Archbishop Michel Sabbah, the current Latin patriarch of Jerusalem and head of the Catholic Church in the region, spoke recently and described the basilica as a “place of refuge for everyone.” He added that this meant Israelis as well as Palestinians.

   The compound is actually a combination of two churches, with a crypt beneath — the Grotto of the Nativity.

   The main basilica of the Nativity is designed like a typical Roman basilica (divided into five naves by four rows of Corinthian pillars with pictures of the apostles on them) and an apse in the eastern end, where the sanctuary is. The church features golden mosaics covering the side walls, which are now largely decayed.

   The basilica is entered through a very low door (less than four feet), called the “Door of Humility.” The original door was much larger but it was lowered by the Crusaders during the Middle Ages and further restricted during the Ottoman era to prevent mounted horsemen from entering the church. The original Roman style floor has since been covered over, but there is a trap door in the modern floor which opens up to reveal a portion of the Byzantine mosaics that covered the original floor. The church also features a large gilded iconostasis and a complex array of lamps throughout the building. Stairways on either side of the sanctuary lead down by winding stairs to the Grotto.

   The Grotto of the Nativity and underground cave located beneath the basilica enshrines the site where Jesus is said to have been born. The exact spot is marked beneath an altar by a 14-point silver star set into the marble floor and surrounded by silver lamps. Another altar in the Grotto, which is maintained by the Roman Catholics, marks the site where tradition says Mary laid the newborn Baby in the manger.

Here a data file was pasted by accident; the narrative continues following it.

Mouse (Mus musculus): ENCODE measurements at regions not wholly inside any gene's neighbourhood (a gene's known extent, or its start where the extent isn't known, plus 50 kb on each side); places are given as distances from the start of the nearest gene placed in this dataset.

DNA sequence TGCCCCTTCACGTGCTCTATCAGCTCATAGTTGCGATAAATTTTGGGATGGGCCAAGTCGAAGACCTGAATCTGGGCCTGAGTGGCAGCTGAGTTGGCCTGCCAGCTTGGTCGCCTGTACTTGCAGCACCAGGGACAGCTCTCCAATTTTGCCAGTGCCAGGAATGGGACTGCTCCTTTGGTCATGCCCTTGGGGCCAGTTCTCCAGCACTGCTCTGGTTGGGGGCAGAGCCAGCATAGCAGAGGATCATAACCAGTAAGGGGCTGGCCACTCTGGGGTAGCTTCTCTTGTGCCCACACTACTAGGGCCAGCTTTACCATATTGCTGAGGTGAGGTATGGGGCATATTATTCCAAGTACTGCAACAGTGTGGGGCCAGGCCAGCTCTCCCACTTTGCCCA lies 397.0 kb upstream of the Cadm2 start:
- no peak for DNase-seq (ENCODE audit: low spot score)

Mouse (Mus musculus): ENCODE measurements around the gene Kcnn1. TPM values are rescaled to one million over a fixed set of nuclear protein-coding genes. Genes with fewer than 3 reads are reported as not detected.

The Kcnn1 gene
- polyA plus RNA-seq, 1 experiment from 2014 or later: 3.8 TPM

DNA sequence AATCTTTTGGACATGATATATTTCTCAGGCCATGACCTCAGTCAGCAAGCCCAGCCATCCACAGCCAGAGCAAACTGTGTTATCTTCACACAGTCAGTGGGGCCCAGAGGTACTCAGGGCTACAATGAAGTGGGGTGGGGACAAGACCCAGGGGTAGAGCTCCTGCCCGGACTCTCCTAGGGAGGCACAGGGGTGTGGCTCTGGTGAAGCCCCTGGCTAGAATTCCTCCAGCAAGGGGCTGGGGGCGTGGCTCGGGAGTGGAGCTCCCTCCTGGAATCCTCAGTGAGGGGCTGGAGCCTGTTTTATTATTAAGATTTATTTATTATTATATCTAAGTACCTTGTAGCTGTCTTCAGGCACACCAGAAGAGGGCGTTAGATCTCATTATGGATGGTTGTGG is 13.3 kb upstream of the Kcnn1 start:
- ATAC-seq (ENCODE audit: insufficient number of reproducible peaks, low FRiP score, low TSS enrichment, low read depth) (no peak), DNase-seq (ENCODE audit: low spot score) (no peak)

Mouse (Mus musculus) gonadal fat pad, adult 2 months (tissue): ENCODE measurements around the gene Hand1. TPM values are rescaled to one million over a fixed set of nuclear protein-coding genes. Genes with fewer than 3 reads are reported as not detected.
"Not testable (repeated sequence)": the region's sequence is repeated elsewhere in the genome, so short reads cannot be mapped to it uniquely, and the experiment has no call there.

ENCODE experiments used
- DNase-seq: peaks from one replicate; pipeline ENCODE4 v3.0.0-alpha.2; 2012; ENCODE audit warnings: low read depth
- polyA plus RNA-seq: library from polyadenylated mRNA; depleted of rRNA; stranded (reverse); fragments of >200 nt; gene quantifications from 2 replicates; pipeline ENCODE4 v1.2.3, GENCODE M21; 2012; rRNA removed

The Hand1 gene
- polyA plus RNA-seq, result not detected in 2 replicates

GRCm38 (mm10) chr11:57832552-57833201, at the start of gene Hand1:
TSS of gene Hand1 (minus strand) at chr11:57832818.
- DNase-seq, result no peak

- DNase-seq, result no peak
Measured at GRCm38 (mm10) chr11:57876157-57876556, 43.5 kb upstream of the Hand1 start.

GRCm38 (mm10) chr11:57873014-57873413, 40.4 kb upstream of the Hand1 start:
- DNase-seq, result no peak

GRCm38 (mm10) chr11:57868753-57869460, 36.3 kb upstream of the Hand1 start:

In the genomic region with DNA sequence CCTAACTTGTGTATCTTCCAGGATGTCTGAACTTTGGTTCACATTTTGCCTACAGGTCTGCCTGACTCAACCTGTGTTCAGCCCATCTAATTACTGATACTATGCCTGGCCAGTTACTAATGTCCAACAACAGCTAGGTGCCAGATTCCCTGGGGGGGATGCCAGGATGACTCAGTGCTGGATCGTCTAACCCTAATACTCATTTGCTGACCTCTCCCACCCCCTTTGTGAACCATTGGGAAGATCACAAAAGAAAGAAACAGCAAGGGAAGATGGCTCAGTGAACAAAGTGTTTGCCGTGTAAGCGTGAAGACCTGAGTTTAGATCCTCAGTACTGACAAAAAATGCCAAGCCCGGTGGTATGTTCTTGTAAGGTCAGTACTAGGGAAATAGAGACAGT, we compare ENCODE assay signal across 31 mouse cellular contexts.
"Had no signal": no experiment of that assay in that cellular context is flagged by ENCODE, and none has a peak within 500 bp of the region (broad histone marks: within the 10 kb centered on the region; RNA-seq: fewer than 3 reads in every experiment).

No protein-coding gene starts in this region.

The adjoining Church of St. Catherine, the Roman Catholic church, was built in a more modern Gothic revival style, and has since been further modernized according to the liturgical norms which followed Vatican II. This is the church where the Latin Patriarch of Jerusalem celebrates Midnight Mass on Christmas Eve.

   Numerous chapels are found in the compound as well, including the Chapel of Saint Joseph, commemorating the angel’s appearance to Joseph, commanding him to flee to Egypt (Matthew 2:13); the Chapel of the Innocents, commemorating the children killed by Herod (Matthew 2: 16-18) and the Chapel of St. Jerome, where tradition says he translated the Bible into Latin (the Vulgate).

   Manger Square, a large paved courtyard in front of the church, is the site where large crowds gather on Christmas Eve to sing Christmas carols in anticipation of the midnight services.

   The Church of the Nativity was placed on the 2008 Watch List of the 100 Most Endangered Sites by the World Monuments Fund. The organization did so in hopes that the listing would encourage its preservation of the church’s disintegrating condition. It is hoped that the three custodians of the church — the Greek Orthodox Church, the Armenian Orthodox Church and the Franciscan Order will join with the Israeli government and the Palestinian Authority to preserve  the building.